Saturday, April 30, 2005

Meeting Notes for People for Peace, Justice, and Healing

People for Peace, Justice and Healing met Saturday, April 30, 2005, at Associated Ministries. Present were Rob, Laura, Vivi, Sol, Mark, Sallie S., Sheila, and Kyle.


Question for Tuesday, May 3: What have been your most memorable and surprising travel experiences in America?

Sallie has been contacted by Serin D. Houston, a UW grad student seeking mixed-race, mixed-ethnic, and multicultural household members in the Tacoma/Lakewood area willing to be the subject of one-hour interviews for a study of how their daily habits and routines are influenced by race and ethnicity. Anonymity will be maintained. If interested call Serin Houston at 206-632-7772.

The Make-a-Splash environmental grant program is accepting Splash grant applications; they must be postmarked by May 16, 2005. "City of Tacoma Environmental Services awards up$50,000 a year in environmental grants to help educate residents and protect and restore our surface water resources. Grants may be up to $2,500 and are open to anyone considering a project within Tacoma city limits. Projects may be educational and should focus on preventing pollution and protecting or restoring clean water." More information at Tacoma's Environmental Services web site.

Tentative decision has been reached to have a 5-day camp at Camp Seymour, near Key Center, in the last week of August 2006, for kids entering grades 6, 7, or 8, and to extend it to faith traditions beyond the Abrahamic faith traditions.

Vivi and Mark reported on the Western Washington FOR spring assembly in Seattle on Apr. 23. Cecile Andrews gave an opening talk, using George Lakoff's ideas on framing as her point of departure but ranging far afield. Summary of Cecile Andrews's talk: 'Lakoff's ideas were conducive not to manipulation but to reflection on knowing values, thinking things through, and knowing how to communicate. "Democracy begins in conversation," John Dewey is supposed to have said toward the end of his life when asked to summarize what he had learned in all his years of study and activism. Study circles are an important vehicle for democratic conversation. Sweden uses them systematically. Amitai Etzione says that policy change comes through a national conversation. The first question is: Who are we talking to? Consider how the right has effectively framed taxes with the notion of "tax relief," thus casting them in a negative light. Paul Ray classes people as cultural creatives (progressives, basically), fundamentalists, and mainstream, and divides the mainstream into three groups: enthusiastic competitors, cynical acceptors, and dissatisfied seekers of something else. Lakoff says progressives have relied on giving people facts, but this approach has limits. To talk to the group of the undecided, we have to get over the idea of our intellectual superiority. We need to stop mocking people who are not bright, and we need to learn to be fun, and to be welcoming. There are techniques of personal broadcasting we can use, e.g. grocery-line activism. One person uses cell-phone pseudo-conversations on buses to propagate ideas.'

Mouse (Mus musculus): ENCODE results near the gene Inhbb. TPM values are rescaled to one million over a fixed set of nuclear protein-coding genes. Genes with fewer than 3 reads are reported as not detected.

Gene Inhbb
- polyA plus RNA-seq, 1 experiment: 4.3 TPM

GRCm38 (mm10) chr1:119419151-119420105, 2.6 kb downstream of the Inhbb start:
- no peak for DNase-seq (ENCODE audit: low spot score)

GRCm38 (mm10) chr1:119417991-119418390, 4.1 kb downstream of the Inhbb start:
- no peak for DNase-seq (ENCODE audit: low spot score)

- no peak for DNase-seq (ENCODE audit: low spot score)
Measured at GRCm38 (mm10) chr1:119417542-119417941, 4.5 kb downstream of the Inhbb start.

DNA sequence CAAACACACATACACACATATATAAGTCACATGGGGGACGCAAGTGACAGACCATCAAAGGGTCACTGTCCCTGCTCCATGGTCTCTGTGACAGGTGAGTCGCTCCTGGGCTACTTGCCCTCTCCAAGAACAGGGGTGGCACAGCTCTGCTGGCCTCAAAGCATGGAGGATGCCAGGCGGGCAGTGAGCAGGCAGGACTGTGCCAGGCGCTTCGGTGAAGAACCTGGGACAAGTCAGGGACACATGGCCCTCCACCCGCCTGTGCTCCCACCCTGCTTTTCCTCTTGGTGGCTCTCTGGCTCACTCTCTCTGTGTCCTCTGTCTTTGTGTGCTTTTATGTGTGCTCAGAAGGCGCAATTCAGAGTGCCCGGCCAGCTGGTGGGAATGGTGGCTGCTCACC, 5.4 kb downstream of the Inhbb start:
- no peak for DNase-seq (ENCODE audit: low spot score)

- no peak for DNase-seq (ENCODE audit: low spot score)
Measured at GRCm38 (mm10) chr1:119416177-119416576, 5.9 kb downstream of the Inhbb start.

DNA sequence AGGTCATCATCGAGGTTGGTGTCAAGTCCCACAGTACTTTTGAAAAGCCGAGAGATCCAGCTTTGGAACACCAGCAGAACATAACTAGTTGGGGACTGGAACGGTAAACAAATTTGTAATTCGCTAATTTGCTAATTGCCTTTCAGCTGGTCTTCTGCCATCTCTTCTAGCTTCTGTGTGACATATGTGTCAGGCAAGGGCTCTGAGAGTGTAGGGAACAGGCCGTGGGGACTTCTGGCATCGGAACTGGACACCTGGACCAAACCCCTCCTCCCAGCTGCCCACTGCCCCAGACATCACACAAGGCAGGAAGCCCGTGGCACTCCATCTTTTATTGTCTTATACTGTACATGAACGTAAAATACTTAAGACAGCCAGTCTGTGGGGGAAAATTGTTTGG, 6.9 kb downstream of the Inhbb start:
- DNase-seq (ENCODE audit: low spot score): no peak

Mark & Ted Nation of UFPPC participated in afternoon workshop called "Beyond Oil," and spoke about UFPPC's study circle earlier this year on peak oil.

Beginning Monday, May 16, at 7:00 p.m. at the Mandolin Cafe and continuing for several weeks, UFPPC's book discussion series "Digging Deeper" will conduct a study circle on the corporation. -- Five books are available for borrowing or purchase: The Corporation: The Pathological Pursuit of Profit and Power, by Joel Bakan (Free Press, 2004); Gangs of America: The Rise of Corporate Power and the Disabling of Democracy, by Ted Nace (Berret-Koehler, 2001); Corporate Warriors: The Rise of the Privatized Military Industry, by P.W. Singer (Cornell University Press, 2003); Creating the Corporate Soul: The Rise of Public Relations and Corporate Imagery in American Big Business, by Roland Marchand (University of California Press, 1998); and Natural Capitalism: Creating the Next Industrial Revolution, by Paul Hawken, Amory Lovins, and L. Hunter Lovins (Back Bay Books, 2000). To obtain copies of these books, call (253-756-7519) or e-mail ( Mark Jensen. There is no charge for participation. A flyer is available for printing and distribution at the link below. -- Prior to beginning this study circle, Digging Deeper invites readers to join in discussions of two recent best-sellers: On May 2 at 7:00 p.m., there will be a discussion of Jim Wallis's God's Politics: Why the Right Gets It Wrong and the Left Doesn't Get It (HarperSanFrancisco, 2005), and on May 9 at 7:00 p.m., there will be a discussion of Jared Diamond's Collapse: How Societies Choose to Fail or Succeed (Viking, 2004). God's Politics and Collapse are widely available in libraries and bookstores.